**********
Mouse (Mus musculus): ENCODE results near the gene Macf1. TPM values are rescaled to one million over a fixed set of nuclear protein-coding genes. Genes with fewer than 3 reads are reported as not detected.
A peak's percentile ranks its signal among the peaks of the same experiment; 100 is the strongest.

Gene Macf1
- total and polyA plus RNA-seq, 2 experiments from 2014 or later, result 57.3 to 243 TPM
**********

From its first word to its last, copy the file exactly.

Mouse (Mus musculus): ENCODE results near the gene Macf1. TPM values are rescaled to one million over a fixed set of nuclear protein-coding genes. Genes with fewer than 3 reads are reported as not detected.
A peak's percentile ranks its signal among the peaks of the same experiment; 100 is the strongest.

Gene Macf1
- total and polyA plus RNA-seq, 2 experiments from 2014 or later, result 57.3 to 243 TPM